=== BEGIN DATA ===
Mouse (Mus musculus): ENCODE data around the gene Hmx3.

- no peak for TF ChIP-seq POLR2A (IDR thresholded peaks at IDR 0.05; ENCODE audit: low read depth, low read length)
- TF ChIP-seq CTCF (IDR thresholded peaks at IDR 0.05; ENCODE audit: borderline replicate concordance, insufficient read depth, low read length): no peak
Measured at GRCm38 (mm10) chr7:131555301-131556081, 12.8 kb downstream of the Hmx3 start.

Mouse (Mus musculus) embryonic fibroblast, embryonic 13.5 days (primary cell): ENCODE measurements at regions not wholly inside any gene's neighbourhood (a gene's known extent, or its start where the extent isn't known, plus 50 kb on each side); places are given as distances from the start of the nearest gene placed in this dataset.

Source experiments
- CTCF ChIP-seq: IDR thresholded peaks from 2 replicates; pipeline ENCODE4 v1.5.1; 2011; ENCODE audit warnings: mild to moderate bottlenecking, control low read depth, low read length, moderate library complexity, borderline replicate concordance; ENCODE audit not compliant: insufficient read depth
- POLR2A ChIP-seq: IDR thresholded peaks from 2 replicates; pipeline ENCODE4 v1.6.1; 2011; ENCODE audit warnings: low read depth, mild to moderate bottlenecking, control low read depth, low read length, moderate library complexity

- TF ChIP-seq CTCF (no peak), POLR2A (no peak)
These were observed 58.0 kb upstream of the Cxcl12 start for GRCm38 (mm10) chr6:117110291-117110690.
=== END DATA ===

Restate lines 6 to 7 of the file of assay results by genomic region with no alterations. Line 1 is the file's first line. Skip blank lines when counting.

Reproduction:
Source experiments
- CTCF ChIP-seq: IDR thresholded peaks from 2 replicates; pipeline ENCODE4 v1.5.1; 2011; ENCODE audit warnings: mild to moderate bottlenecking, control low read depth, low read length, moderate library complexity, borderline replicate concordance; ENCODE audit not compliant: insufficient read depth